Politics

New Legal Tactic Halting Executions – But There’s a Remedy

Easy Well-Tested Alternative Bypasses New “Subterfuge” Argument 

WASHINGTON, D.C. (July 13, 2018) – There’s a new and novel legal argument which can be used to stop lethal-drug executions – and which was just used successfully to halt an execution in Nevada where the twice-convicted murderer had wanted to die – but there’s a well-tested alternative procedure which bypasses this new legal roadblock, says public interest law professor John Banzhaf.

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Subterfuge Argument
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In the case of Scott Raymond Dozier, it was claimed that one of the three drugs to be used in a three-drug "execution cocktail" had been obtained by the state through "subterfuge" because it had been shipped to a third party before being turned over to Nevada.  For this reason, Clark County District Court Judge Elizabeth Gonzalez stopped the planned execution.

In Dozier's case the argument was made by the drug's manufacturer.

But if the underlying legal principle is that a drug obtained through any kind of alleged subterfuge cannot be used to execute a murderer, almost certainly the condemned would have legal standing to make the same legal argument.  So there would be no need for death penalty opponents to pressure or otherwise persuade a drug company to initiate litigation to halt a planned execution, notes Banzhaf.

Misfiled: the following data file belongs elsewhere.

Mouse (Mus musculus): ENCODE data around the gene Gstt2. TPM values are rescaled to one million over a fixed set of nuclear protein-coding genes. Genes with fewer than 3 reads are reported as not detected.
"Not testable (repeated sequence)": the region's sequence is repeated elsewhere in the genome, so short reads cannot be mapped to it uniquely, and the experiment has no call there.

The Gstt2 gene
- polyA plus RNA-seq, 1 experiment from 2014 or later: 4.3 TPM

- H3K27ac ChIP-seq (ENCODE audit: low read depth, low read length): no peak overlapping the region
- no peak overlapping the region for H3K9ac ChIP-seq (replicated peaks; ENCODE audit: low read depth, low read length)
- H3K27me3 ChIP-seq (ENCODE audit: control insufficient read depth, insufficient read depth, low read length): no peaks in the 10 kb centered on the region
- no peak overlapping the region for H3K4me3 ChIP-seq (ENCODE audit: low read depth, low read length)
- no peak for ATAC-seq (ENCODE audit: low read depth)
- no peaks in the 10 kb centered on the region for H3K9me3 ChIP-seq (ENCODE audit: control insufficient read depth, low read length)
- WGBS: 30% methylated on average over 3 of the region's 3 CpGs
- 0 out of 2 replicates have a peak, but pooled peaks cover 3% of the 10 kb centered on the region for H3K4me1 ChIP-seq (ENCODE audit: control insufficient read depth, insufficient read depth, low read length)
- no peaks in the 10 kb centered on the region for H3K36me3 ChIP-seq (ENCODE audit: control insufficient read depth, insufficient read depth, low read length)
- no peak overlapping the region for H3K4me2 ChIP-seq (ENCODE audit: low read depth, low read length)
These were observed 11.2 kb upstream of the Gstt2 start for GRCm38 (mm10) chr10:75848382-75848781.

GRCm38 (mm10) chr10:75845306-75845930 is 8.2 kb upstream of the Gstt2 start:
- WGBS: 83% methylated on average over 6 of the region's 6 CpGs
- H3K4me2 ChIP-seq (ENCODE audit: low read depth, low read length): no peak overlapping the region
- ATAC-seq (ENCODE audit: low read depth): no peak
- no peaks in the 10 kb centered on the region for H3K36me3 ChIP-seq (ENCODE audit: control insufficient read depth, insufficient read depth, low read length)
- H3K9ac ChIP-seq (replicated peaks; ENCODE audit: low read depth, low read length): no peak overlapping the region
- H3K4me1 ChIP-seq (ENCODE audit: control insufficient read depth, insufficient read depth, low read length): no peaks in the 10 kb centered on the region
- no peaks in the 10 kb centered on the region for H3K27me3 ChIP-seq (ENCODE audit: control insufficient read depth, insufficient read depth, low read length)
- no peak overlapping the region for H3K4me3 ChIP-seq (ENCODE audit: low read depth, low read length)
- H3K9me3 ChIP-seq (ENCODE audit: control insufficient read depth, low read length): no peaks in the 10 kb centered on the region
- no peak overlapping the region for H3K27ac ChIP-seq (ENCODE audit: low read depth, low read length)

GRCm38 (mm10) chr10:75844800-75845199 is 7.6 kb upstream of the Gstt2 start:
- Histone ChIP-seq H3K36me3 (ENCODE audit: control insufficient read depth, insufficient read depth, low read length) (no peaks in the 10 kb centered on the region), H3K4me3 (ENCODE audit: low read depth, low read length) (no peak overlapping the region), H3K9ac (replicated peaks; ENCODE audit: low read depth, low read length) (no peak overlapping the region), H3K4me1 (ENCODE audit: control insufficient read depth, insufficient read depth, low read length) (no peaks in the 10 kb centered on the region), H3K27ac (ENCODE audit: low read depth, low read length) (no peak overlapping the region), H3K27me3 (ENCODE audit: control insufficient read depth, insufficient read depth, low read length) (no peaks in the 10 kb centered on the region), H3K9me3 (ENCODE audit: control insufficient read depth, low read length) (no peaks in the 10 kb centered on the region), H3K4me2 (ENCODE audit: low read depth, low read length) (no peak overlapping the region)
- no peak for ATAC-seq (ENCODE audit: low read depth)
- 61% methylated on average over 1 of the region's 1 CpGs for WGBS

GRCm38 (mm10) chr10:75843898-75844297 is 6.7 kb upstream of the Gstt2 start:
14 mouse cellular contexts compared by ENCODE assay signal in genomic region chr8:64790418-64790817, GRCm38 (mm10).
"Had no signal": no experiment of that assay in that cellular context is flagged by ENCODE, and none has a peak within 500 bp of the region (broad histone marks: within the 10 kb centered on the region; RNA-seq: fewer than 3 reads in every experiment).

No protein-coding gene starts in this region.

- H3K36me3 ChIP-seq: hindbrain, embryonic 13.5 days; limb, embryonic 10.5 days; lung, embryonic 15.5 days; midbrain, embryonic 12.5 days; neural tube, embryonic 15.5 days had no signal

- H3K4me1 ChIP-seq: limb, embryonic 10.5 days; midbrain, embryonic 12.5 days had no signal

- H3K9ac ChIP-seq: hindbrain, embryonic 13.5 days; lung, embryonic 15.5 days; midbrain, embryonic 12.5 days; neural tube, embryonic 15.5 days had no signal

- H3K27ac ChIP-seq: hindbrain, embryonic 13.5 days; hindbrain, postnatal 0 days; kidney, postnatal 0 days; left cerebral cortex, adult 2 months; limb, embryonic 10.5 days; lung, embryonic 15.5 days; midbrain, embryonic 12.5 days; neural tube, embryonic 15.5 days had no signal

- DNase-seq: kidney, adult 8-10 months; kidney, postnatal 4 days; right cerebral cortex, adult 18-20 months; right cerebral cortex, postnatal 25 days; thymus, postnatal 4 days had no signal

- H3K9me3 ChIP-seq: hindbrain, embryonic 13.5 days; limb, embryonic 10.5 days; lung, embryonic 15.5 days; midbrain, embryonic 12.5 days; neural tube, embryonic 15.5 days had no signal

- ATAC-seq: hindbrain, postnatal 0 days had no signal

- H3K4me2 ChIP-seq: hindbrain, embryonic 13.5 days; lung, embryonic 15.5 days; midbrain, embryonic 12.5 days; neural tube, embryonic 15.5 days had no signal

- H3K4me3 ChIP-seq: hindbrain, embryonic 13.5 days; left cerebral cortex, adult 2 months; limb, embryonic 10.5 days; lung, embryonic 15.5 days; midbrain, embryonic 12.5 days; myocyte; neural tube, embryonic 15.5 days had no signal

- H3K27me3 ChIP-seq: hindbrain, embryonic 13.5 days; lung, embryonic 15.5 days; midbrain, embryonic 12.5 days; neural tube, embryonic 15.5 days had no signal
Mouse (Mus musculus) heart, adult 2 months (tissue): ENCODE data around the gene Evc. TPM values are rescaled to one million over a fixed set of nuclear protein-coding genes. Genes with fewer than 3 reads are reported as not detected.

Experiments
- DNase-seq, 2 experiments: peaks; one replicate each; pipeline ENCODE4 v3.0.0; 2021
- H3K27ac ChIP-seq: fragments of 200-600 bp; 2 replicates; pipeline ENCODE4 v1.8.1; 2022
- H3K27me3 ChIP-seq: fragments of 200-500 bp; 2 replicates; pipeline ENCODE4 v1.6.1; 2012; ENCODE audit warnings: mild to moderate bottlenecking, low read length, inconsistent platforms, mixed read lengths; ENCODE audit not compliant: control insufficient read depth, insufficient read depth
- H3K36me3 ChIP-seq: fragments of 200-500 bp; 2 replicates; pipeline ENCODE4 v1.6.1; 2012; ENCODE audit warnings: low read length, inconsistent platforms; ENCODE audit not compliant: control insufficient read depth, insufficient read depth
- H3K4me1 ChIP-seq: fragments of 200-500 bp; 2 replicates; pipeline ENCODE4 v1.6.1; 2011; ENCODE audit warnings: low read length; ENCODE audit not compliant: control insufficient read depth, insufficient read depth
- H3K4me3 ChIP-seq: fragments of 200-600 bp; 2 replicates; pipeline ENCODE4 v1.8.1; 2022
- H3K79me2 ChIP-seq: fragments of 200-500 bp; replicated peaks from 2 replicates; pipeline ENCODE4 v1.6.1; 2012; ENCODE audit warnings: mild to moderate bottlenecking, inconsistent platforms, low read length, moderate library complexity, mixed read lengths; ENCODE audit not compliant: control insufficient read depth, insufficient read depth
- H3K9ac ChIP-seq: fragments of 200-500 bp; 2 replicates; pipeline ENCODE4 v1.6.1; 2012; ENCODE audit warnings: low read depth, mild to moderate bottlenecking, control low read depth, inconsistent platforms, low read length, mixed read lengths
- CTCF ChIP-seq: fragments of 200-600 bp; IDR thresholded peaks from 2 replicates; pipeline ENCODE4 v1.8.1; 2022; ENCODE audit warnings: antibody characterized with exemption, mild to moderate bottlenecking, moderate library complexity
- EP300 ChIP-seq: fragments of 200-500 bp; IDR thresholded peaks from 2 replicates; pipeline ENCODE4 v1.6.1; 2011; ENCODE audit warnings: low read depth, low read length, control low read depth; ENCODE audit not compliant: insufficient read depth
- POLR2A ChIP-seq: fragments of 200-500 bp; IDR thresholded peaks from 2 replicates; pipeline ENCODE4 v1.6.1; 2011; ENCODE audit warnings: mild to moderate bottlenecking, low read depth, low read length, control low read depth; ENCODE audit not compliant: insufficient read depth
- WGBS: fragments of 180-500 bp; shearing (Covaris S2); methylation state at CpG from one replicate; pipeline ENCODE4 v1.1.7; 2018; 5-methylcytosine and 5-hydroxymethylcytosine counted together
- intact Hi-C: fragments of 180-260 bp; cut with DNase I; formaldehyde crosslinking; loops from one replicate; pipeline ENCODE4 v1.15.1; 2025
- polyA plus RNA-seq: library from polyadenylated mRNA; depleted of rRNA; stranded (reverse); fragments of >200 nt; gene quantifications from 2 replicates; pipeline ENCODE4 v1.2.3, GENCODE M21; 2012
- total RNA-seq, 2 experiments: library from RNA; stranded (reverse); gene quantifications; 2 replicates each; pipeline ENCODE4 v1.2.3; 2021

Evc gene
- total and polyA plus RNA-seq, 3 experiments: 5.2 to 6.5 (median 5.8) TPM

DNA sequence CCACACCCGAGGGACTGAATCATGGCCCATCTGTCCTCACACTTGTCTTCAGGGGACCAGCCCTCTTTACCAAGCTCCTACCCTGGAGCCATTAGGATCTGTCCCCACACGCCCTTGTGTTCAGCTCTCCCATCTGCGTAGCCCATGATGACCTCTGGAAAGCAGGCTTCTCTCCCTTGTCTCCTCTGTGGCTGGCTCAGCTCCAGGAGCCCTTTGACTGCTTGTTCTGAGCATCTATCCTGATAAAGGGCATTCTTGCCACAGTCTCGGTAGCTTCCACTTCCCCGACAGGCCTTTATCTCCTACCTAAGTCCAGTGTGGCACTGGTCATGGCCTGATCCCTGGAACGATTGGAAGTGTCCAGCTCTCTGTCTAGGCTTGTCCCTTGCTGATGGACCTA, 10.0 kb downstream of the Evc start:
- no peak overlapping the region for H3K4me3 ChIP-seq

Many drug makers have stated publicly that they do not want their products used in executions, but it is not at all clear that simply stating such opposition is enough to shut down a scheduled execution.  However, under this new tactic, anything other than complete transparency in obtaining an injectable drug could bring death penalty opponents the victory they desire if that argument is made by the drug maker, and probably also if made by the condemned.

The problem with using injectable drugs for executions is further complicated by the fact that federal judge Richard Leon has enjoined the importation of most of these drugs, and even ordered any correctional departments in possession of the drugs to return them to the FDA, because these execution drugs cannot meet the test of being both safe and effective for their intended use.

How a drug to be used to execute an inmate can both be "effective" for its intended use of helping to cause his death, and at the same time be "safe," says Banzhaf, is beyond my comprehension, and probably also that of any rational person, but the court order nevertheless stands as an additional major obstacle to using injectable drugs to impose the death penalty.

The simple answer, and alternative to using injectable drugs for executions, with the many challenges this method faces, is putting the condemned on the pill, says Banzhaf.

Since most of the concerns of using drugs for capital punishment involve problems - including  artificial scarcity and expiration dates - with drugs which are injected, an obvious alternative for meeting any constitutional problems, as well as the new subterfuge argument, would be for states to simply use readily available pills rather than injections to administer drugs such as barbiturates whose lethal properties are well controlled, well known, and very clearly established.